Cristin Millett is an artist who creates objects and installations that represent an intersection of scientific ideas and contemporary aesthetic observations. Her work has been widely exhibited both nationally and internationally in solo and group shows, including at the Villa Strozzi in Florence, the International Museum of Surgical Science in Chicago, and the Exploratorium in San Francisco.

Millett’s work has been positively reviewed in Sculpture magazine, Art Papers, and the Chicago Tribune, among others.  A Djerassi Residency in Woodside, California, funded her examination of historical and contemporary societal perceptions of human anatomy. As a resident at Sculpture Space in Utica, New York, she worked for three months to create Teatro Anatomico, an installation based on her extensive research on anatomy theaters. Teatro Anatomico examines the gendered power relationships created among the inhabitants of the space depending on their roles and locations within the installation.

In 2015, Millett was awarded a residency at the Digital Stone Project in Gramalazzo, Italy where she used a 7-axis robotic arm to carve Transection of the Anatomical Planes. Rooted in the rich history of medicine in Italy, Transection of the Anatomical Planes is a marble dissecting table incised along the three anatomical planes: the coronal, the sagittal, and the transverse. The slab normally supporting a prone cadaver is instead a vacant void, a sunken cavity suggesting emptiness and loss. The piece references the tradition of ecorché models as well as contemporary modes of imaging the body, such as the Visible Human Project.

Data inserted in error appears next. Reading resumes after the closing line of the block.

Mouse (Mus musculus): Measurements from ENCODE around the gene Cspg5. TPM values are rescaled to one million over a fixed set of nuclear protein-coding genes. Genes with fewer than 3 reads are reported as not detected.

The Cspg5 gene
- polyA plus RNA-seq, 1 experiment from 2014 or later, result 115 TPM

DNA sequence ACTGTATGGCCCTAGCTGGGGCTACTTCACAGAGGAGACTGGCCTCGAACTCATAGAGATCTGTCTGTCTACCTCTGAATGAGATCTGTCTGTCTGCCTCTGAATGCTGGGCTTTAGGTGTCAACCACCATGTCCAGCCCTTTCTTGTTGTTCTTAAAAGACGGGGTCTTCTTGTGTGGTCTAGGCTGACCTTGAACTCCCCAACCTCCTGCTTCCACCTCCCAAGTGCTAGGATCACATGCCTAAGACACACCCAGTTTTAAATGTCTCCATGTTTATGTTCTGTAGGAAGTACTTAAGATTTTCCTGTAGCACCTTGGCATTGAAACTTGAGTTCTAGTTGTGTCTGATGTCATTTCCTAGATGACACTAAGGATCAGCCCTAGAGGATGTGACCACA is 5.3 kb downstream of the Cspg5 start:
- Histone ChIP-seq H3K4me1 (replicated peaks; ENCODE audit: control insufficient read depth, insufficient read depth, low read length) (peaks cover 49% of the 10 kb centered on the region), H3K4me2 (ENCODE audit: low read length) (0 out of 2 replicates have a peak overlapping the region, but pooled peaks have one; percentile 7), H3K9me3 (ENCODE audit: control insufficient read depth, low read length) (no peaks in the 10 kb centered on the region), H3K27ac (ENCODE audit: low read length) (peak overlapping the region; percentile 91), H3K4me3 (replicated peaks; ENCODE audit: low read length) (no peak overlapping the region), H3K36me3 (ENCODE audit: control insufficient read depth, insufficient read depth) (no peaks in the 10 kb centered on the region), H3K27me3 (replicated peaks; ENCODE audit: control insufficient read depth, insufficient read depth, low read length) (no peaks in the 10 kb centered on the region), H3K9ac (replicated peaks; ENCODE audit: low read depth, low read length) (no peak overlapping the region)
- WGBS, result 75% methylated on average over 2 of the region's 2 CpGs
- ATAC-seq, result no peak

Millett was invited to return to the Digital Stone Project in 2016 to create Visible Phantom, an obstetrical phantom, or birthing model, that capitalizes on the translucency of marble to suggest the sensual quality of skin. She worked with engineers and technicians at the Garfagnana Innovazione to develop a three-dimensional computer model of her concept using new advances in 3D modeling software and robotic CNC technology. Using the latest innovations in digital stone fabrication technologies, Millett’s sculpture was carved in marble using a 7-axis robotic arm and then finished by hand. Visible Phantom was exhibited at the Sala Ex Marmi in Pietrasanta, Italy.  Once the sculpture returns to the United States, she plans to project digital imagery captured through medical imaging techniques onto the smooth ovoid surface.

Millett discovered her passion for art at an early age and began her professional studies while attending the University of North Carolina School of the Arts in Winston-Salem for her high school degree. She continued her education at Kent State University, earning a Bachelor of Fine Arts degree in 1990. Upon finding her true direction as a sculptor, she completed her Master of Fine Arts degree in 1996 at Arizona State University.

Millett is an Embedded Faculty Researcher in the Arts and Design Research Incubator in the College of Arts and Architecture at The Pennsylvania State University. She teaches undergraduate and graduate courses in sculpture, foundry and installation and serves as the Studio Graduate Program Coordinator.

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Read "Refracting the Clinical Gaze: Cristin Millett's Obstetrical Sculptures" by Grace Linden